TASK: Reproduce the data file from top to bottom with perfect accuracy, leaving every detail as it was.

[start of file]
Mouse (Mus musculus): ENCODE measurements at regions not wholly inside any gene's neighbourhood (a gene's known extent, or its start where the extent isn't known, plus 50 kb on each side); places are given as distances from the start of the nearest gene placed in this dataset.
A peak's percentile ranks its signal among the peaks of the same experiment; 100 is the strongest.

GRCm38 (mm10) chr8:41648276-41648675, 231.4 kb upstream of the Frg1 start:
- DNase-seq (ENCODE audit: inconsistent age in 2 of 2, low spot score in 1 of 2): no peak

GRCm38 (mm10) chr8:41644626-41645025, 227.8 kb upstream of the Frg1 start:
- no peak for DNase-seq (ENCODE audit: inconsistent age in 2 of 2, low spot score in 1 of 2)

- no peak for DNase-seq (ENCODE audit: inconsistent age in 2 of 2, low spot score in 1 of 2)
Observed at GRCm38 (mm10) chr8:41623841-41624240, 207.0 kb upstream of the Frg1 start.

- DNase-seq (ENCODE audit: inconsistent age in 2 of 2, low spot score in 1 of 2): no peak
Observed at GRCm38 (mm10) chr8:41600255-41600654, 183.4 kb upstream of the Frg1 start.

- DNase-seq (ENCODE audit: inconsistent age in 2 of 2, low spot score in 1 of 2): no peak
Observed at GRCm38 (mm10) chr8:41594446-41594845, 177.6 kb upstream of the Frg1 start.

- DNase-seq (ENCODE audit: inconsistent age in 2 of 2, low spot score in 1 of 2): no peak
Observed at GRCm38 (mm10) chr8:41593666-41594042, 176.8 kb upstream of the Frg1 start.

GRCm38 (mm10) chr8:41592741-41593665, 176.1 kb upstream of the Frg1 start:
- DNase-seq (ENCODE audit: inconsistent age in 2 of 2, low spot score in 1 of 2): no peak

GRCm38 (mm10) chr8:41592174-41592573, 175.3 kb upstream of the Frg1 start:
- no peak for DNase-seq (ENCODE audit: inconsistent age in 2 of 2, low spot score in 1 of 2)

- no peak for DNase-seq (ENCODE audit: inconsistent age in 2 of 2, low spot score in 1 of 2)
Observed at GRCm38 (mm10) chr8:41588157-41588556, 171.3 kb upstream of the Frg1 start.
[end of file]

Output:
Mouse (Mus musculus): ENCODE measurements at regions not wholly inside any gene's neighbourhood (a gene's known extent, or its start where the extent isn't known, plus 50 kb on each side); places are given as distances from the start of the nearest gene placed in this dataset.
A peak's percentile ranks its signal among the peaks of the same experiment; 100 is the strongest.

GRCm38 (mm10) chr8:41648276-41648675, 231.4 kb upstream of the Frg1 start:
- DNase-seq (ENCODE audit: inconsistent age in 2 of 2, low spot score in 1 of 2): no peak

GRCm38 (mm10) chr8:41644626-41645025, 227.8 kb upstream of the Frg1 start:
- no peak for DNase-seq (ENCODE audit: inconsistent age in 2 of 2, low spot score in 1 of 2)

- no peak for DNase-seq (ENCODE audit: inconsistent age in 2 of 2, low spot score in 1 of 2)
Observed at GRCm38 (mm10) chr8:41623841-41624240, 207.0 kb upstream of the Frg1 start.

- DNase-seq (ENCODE audit: inconsistent age in 2 of 2, low spot score in 1 of 2): no peak
Observed at GRCm38 (mm10) chr8:41600255-41600654, 183.4 kb upstream of the Frg1 start.

- DNase-seq (ENCODE audit: inconsistent age in 2 of 2, low spot score in 1 of 2): no peak
Observed at GRCm38 (mm10) chr8:41594446-41594845, 177.6 kb upstream of the Frg1 start.

- DNase-seq (ENCODE audit: inconsistent age in 2 of 2, low spot score in 1 of 2): no peak
Observed at GRCm38 (mm10) chr8:41593666-41594042, 176.8 kb upstream of the Frg1 start.

GRCm38 (mm10) chr8:41592741-41593665, 176.1 kb upstream of the Frg1 start:
- DNase-seq (ENCODE audit: inconsistent age in 2 of 2, low spot score in 1 of 2): no peak

GRCm38 (mm10) chr8:41592174-41592573, 175.3 kb upstream of the Frg1 start:
- no peak for DNase-seq (ENCODE audit: inconsistent age in 2 of 2, low spot score in 1 of 2)

- no peak for DNase-seq (ENCODE audit: inconsistent age in 2 of 2, low spot score in 1 of 2)
Observed at GRCm38 (mm10) chr8:41588157-41588556, 171.3 kb upstream of the Frg1 start.